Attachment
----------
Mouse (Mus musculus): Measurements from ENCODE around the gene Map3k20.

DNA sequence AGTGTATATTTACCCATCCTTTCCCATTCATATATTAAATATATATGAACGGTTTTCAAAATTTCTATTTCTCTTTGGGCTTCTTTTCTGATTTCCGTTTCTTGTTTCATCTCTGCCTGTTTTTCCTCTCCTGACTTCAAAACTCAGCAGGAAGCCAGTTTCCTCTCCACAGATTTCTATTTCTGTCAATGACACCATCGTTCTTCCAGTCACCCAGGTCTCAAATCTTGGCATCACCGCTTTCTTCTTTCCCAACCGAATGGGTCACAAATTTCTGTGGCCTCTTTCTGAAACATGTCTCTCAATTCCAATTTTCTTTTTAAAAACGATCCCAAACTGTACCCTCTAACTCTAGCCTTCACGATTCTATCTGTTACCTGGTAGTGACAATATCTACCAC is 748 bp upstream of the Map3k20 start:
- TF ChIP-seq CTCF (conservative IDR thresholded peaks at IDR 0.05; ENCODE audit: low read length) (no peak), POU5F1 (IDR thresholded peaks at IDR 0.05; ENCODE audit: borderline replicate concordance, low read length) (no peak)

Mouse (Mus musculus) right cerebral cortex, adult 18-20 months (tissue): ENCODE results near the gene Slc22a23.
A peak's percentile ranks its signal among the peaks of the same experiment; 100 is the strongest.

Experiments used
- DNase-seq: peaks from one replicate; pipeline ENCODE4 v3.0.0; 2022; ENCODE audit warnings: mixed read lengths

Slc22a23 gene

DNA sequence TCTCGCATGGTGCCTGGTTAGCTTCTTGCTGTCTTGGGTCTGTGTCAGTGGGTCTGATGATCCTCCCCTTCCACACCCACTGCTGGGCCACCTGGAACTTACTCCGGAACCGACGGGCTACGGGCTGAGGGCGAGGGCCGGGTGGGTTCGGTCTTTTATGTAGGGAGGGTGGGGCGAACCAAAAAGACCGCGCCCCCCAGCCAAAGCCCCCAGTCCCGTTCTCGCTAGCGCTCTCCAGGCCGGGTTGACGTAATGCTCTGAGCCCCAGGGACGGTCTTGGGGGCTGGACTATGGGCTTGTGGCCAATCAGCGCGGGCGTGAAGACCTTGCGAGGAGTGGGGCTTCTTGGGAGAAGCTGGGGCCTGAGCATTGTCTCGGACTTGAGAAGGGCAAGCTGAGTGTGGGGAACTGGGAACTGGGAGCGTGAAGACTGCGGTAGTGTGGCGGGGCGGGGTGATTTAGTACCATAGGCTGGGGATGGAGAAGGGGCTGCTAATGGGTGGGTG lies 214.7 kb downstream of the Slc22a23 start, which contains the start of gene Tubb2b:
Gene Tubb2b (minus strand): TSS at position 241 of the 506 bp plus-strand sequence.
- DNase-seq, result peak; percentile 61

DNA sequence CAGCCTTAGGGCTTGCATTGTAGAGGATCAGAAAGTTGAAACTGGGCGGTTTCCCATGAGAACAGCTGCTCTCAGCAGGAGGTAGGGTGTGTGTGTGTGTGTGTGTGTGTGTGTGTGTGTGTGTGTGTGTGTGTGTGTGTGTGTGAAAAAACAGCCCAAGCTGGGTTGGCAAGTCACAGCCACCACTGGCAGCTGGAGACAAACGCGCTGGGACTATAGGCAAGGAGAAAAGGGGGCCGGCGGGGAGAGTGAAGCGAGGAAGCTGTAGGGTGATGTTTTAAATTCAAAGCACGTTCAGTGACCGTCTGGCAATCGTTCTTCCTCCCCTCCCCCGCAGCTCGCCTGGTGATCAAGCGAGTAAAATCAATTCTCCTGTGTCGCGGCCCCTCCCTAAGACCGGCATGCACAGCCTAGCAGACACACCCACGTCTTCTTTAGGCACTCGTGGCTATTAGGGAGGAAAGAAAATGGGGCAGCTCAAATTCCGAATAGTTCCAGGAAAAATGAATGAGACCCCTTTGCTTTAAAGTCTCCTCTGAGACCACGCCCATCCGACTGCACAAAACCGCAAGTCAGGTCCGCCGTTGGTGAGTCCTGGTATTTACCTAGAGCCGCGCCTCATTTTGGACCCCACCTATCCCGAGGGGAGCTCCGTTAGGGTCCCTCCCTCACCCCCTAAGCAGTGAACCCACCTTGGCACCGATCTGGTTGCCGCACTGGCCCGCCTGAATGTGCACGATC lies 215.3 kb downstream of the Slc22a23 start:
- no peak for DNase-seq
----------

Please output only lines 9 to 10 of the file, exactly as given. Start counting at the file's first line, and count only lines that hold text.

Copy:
DNA sequence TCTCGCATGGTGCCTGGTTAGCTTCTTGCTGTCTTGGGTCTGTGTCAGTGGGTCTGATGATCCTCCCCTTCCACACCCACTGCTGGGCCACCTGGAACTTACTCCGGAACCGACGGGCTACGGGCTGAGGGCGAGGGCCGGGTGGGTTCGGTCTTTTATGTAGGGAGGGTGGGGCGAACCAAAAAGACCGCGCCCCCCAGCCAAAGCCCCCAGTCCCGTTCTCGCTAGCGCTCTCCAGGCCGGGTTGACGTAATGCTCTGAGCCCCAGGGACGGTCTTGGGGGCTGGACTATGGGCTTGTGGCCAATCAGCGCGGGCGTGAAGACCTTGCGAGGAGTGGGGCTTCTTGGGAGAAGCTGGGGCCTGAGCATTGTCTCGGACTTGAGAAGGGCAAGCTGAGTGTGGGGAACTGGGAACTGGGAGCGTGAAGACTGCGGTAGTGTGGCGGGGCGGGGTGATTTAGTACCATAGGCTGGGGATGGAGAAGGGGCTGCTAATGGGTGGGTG lies 214.7 kb downstream of the Slc22a23 start, which contains the start of gene Tubb2b:
Gene Tubb2b (minus strand): TSS at position 241 of the 506 bp plus-strand sequence.